Forget March Madness, Florida brought the heat to the collector car world with the quartet of Amelia Island auctions booking $186 million in sales, a record for the venue. The top sale, a 1962 Ferrari 250 GT California Spider, accounted for $18M by itself. Ferraris grabbed 13 slots across the four auctions’ Top-10 lists, and Porsches took four. Modern supercars made some auction Top-10 lists, including $5.3M for a rare Pagani Zonda and $2.4M for a McLaren P1. A 1931 Duesenberg put the spotlight on Pre-war cars with a $4.3M sale.
The Acura NSX, a Japanese supercar introduced in 1990, reached a higher peak with its 1999 Zanardi Edition. Commemorating Alex Zanardi’s Championship Auto Racing Teams (CART) IndyCar championships in 1997 and 1998 in Reynard-Hondas, only 51 cars were built. At its Quail Lodge auction this month, Bonhams will offer the #3 car, which has had three owners, and shows only 17,300 miles. The pre-sale estimate is $240,000-$280,000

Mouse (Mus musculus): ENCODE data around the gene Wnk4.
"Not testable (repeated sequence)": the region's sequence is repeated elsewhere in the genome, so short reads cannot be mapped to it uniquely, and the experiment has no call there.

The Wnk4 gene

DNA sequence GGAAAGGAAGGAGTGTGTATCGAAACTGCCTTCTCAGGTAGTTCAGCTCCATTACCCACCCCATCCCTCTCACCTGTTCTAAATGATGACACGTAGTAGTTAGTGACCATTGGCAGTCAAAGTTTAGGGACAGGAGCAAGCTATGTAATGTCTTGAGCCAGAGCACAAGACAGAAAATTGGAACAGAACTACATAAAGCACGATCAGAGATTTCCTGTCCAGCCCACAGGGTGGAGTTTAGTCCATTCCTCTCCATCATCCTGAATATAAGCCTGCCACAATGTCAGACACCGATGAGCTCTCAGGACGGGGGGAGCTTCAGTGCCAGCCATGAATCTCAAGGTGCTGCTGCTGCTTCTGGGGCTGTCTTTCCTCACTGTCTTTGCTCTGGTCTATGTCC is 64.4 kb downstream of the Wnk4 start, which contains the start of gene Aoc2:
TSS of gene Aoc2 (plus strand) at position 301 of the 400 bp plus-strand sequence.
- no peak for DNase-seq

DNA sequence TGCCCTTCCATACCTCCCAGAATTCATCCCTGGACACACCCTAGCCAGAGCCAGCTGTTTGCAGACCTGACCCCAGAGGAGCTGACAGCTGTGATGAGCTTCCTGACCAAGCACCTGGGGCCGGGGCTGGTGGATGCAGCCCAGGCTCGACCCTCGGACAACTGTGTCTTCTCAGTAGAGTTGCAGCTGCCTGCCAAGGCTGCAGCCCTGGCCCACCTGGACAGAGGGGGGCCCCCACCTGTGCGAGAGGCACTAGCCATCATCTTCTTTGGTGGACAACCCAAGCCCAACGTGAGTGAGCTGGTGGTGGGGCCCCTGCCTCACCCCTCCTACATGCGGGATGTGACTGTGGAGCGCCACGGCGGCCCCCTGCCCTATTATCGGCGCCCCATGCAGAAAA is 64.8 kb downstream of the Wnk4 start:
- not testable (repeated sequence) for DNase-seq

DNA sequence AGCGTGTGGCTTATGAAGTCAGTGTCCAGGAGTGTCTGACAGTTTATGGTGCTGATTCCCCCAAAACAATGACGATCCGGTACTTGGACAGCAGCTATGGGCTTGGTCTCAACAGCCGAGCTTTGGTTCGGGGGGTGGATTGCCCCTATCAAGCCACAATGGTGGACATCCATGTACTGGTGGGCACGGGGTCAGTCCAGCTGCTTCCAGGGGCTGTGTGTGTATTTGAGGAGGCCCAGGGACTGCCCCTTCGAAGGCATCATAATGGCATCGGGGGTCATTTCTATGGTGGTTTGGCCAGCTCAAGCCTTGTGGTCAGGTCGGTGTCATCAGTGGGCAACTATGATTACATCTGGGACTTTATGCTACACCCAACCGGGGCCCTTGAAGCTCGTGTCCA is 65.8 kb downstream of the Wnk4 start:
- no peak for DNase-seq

By all accounts, the auctions at The Amelia — now under the ownership of Hagerty — were a grand success, with the sales from RM Sotheby’s, Bonhams and Gooding & Company totaling nearly $126M. Notably, a 1937 Talbot Lago set a world record price for the marque and for French cars at $13,425,000
Here are our “Cars to Watch” for the Bonhams auction at Amelia Island, which features more than 80 automotive offerings, plus a diverse assemblage of memorabilia and collectibles and 50 vintage motorcycles.
The Bugatti Chiron you own, or are waiting for, or wish you had ordered one, will be the last of its kind. The last cars will be delivered in early 2022.
25 supercars and luxury models were confiscated by Swiss authorities from Teodoro Nguema Obiang Mangue and sold at Bonhams auction in Switzerland last month.
The Bugatti Centodeici is priced at $9 million, and there are just dieci (ten) of these in the world, coming out in 2021. The Centodeici is modeled after the first Bugatti revival of the early 1990s, the EB 110.